Friday, May 30, 2014

Shola cottage industry in West Bengal: Local history and future prospects1

The following article provides a look at shola artists and shola industry in general. The orginal Bengali articles were written by Sanjay Ghosh for Manthan Samayiki, and has been translated by Koel Das, Sanhati. Shola is a naturally occurring substance which has been used traditionally by people for making flowers and other artworks. Unlike petroleum-based thermocol which degrades in water thus polluting marine-life, shola products are less polluting and environmentally stable. There is a rising demand for shola artwork, and more and more villages are engaging in this cottage industry, which is in danger of being lost partly due to Government inaction.
Part 1
Pukuria village is in the Mandribazar police district of South 24 Parganas, West Bengal. Right next to the pitch road through which several bus routes run, there are some small brick buildings with tiled roofs. One of these is the workplace of the shola artist Kamal Bairagi (42). When I met him, he was working with the front door closed. The back door was open and looked over a rivulet that flowed behind the building. There was a small boat anchored in the water. He mentioned that he would need the boat to go the fields to answer nature’s call. Talking with him, I was able to learn some things about shola and the shola industry.
Mr. Bairagi had been a van rickshaw driver since the age of 15. Afterwards, he left that profession, and for the next 20-25 years was able to make a living by making artworks out of shola. His house, in the Bazarberia village, is a short distance away. That village lacks electricity, and has poorly maintained roads. This is why he has rented a PWD owned house in the Pukuria village. This house is on a bus route, and also electricity is available as power lines run by the road. This helps the artist to easily communicate with the buyers. However, it is PWD property, hence the government can make him move any day.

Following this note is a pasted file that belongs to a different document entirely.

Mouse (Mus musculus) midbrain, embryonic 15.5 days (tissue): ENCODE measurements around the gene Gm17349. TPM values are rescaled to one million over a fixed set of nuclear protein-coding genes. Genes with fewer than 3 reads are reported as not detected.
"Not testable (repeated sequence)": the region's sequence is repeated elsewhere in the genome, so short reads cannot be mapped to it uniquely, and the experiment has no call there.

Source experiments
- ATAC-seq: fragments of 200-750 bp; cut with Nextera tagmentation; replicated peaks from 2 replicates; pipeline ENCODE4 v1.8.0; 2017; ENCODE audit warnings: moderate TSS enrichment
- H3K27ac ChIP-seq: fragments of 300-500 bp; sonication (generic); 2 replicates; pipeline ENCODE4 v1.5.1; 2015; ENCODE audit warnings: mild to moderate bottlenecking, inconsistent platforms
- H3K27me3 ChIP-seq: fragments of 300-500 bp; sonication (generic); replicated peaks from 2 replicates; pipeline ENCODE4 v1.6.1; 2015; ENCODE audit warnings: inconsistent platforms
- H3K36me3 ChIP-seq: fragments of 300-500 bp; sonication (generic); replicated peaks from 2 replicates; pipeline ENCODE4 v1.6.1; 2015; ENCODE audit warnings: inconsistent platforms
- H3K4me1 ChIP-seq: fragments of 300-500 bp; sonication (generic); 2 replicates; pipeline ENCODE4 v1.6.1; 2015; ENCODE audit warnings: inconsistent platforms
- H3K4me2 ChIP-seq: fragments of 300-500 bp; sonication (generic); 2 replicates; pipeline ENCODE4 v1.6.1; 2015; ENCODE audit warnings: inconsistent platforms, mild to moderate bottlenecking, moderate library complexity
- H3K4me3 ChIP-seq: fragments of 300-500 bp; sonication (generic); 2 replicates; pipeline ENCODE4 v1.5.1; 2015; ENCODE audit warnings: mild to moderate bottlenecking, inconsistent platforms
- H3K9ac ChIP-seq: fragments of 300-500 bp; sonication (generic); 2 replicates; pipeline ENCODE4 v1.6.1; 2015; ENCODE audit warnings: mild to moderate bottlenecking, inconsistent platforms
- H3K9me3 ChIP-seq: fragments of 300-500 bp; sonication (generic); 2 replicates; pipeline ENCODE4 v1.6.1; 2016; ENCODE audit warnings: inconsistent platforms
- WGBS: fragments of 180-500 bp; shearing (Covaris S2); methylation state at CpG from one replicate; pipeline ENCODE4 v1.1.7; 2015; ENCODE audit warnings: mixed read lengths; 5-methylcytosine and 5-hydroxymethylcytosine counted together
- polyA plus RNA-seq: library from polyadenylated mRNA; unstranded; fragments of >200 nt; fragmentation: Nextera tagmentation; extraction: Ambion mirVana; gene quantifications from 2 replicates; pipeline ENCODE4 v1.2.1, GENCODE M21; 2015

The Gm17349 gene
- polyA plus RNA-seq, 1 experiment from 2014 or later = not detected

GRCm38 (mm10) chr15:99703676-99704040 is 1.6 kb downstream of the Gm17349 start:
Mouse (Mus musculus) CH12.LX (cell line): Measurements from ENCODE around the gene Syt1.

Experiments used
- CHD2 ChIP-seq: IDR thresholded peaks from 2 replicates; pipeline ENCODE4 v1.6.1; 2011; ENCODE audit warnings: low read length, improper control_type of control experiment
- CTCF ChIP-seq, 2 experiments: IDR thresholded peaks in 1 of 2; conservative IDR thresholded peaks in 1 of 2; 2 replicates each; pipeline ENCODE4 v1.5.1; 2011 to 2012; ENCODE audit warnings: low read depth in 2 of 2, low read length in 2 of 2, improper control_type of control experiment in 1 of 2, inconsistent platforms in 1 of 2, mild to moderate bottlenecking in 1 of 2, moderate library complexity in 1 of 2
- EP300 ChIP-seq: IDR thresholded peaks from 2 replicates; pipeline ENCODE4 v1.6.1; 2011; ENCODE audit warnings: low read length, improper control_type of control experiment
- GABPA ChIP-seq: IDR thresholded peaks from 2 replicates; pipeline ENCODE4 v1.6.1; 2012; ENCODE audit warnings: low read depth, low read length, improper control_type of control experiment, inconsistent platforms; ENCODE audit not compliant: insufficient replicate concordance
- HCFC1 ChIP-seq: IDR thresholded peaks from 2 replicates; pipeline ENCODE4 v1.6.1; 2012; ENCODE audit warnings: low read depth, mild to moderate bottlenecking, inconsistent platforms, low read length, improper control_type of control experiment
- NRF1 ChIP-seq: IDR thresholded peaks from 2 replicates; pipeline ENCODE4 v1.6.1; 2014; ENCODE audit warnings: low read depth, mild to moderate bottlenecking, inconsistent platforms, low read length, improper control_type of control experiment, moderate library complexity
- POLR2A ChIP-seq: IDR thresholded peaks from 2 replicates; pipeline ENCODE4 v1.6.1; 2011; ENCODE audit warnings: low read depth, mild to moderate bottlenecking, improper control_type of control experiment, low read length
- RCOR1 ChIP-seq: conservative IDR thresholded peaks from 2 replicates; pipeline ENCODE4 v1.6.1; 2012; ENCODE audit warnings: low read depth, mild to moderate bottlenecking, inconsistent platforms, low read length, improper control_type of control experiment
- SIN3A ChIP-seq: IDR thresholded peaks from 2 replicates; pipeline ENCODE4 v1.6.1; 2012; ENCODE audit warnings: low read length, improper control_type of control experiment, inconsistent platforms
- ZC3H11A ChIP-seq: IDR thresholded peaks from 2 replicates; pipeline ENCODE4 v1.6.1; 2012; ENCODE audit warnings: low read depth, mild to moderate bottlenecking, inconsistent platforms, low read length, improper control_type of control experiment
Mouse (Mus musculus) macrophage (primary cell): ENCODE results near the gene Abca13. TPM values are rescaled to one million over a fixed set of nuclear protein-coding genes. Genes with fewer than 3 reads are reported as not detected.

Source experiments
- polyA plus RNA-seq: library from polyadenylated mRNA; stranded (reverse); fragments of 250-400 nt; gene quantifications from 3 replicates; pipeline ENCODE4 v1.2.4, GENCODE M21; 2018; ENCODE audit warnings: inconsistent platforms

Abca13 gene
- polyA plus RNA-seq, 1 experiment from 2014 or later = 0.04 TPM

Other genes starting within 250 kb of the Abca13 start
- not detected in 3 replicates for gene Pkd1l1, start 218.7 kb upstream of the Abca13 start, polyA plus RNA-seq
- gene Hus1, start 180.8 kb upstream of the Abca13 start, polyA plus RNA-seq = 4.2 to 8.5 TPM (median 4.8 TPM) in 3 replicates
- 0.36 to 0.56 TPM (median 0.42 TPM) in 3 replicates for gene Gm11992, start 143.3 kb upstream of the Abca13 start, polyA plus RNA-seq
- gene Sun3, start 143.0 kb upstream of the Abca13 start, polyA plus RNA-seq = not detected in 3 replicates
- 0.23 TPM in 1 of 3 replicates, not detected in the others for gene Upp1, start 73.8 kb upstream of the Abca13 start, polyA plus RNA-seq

His wife Ratna (39), and two sons Deepak (25) and Dilip (18) all work in the Shola workshop with him. His two daughters Shikha (24) and Rekha(18), both of whom are married, continue the work in their married homes in Chitraganj and Bazarberia respectively. The daughters of the shola artists in this region enter their married homes with the tradition of the artwork. I asked Mr. Bairagi some questions about his profits and losses. The replies that came through reflected despair and dejection from the systematic deprivation that he has been subjected to in his career as an artist.
With an investment of Rs 500 for the raw materials, the resultant products can be sold for Rs 700 to Rs 900. This means there is a profit of Rs. 200-400 net profit with this investment. As a result, with all four people working, the profit is around Rs 3000 from a monthly investment of Rs 5000.
On the other hand, Shyamal Gayen and Bimal Gayen of the same village have become extremely wealthy by being able to invest heavily with their capital. Larger corporations based out of Dharmatolla, Kolkata, order artworks with specific designs meant for export to foreign countries like USA, France, England, Russia, Japan and Singapore, with resulting profits in tens of millions of Rupees. The artists themselves get very little of the profits, and are barely able to survive. The local businessmen buy their art works for 40-50 paise (100 paise = 1 Rupee) and sell it to firms based in Dharmatolla for a much larger profit who in turn export these products abroad at a higher rate.
If the government would invest 100,000-200,000 Rupees or would take direct responsibility of purchasing and marketing the artworks, then the middlemen who do not do any of the work would not be able to make these huge profit margins. On picking up one of the design catalogs that he was working off, I noticed the word “Espana”. This indicated to me that a Spanish firm had possibly ordered these goods.
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